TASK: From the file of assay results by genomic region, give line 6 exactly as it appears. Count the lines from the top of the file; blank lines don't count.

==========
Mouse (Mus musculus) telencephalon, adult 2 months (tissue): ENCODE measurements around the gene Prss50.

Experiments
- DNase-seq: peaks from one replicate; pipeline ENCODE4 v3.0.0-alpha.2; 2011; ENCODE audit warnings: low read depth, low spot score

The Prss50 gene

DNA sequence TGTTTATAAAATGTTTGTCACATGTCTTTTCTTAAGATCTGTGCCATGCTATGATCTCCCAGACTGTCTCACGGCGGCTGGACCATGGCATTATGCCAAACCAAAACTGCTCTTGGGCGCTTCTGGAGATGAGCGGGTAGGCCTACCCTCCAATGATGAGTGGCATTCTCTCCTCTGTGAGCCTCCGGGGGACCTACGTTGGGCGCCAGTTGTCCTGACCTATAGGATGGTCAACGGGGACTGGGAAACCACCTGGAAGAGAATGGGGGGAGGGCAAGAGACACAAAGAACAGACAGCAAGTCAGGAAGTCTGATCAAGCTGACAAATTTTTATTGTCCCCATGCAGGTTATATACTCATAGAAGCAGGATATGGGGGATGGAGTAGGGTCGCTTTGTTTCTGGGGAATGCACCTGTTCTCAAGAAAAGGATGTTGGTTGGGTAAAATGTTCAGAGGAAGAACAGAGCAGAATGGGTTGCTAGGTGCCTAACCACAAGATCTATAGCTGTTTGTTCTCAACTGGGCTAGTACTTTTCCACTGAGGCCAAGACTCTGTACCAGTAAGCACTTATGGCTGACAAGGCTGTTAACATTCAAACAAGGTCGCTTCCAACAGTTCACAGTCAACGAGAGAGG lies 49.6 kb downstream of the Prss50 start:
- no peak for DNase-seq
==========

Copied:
- no peak for DNase-seq